Twitter’s format of quick-bite information does more harm than good to one’s information literacy development. But the company’s recent partnership with UNESCO to promulgate this modern-day imperative is a step in the right direction.
This year many libraries will be marking the anniversary of the 19th Amendment. The anniversary presents an opportunity for uplifting and highlighting voices that have gone mostly unheard.
USCIS has announced proposed fee hikes which will affect public access to genealogical records.
However, from a librarian’s perspective, this decision seriously infringes on our intellectual freedom, especially the freedoms of those who rely upon the library for their access to information.
If you take a mainstream political science definition of democracy, the United States didn’t become a full democracy until 1965 with the Voting Rights Act because it did not have full adult suffrage until 1965.
Why is this case still worth our attention? It’s been 50 years. Private freedoms are viewed as a necessary pillar of our society. As Americans, we have the right to privately read and view whatever information or material we wish. It is unconstitutional for the government to come in and try to police the content of the media we’re consuming. Right?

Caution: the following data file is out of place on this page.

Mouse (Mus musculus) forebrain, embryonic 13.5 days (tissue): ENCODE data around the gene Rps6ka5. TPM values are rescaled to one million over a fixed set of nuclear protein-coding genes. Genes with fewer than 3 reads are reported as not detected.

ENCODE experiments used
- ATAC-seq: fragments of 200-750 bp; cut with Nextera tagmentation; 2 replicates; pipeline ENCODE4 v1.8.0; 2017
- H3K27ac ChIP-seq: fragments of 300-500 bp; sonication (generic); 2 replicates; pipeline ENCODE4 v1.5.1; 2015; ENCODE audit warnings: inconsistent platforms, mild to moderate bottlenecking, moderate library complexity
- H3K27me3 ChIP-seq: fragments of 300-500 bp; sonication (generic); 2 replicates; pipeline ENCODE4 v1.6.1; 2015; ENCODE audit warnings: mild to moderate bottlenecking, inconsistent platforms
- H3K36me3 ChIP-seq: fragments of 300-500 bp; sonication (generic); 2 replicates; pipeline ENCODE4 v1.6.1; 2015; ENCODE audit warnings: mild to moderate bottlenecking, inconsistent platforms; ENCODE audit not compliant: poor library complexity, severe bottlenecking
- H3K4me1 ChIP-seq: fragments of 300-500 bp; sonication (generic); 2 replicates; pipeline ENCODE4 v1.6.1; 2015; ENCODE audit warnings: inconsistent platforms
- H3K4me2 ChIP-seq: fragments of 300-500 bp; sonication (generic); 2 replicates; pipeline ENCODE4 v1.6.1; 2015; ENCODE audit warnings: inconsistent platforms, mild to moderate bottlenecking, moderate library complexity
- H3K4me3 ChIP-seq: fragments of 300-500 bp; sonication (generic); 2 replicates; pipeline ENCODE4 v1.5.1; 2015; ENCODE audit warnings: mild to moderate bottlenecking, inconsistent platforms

When faced with challenges to freedom of expression or limitations on access to information, teens require caring support and reliable information.
What does a movie about Beatles music have to do with the Open Access movement? According to this blogger, everything! (Spoilers within.)
Ms. Pekoll has written a very clear, useful, practical, and even a motivational book.
By preserving stories from all sides, supporting efforts to teach history in a holistic fashion, and honoring multiple perspectives, vibrant libraries and archives can be an important ingredient in moving beyond sectarianism.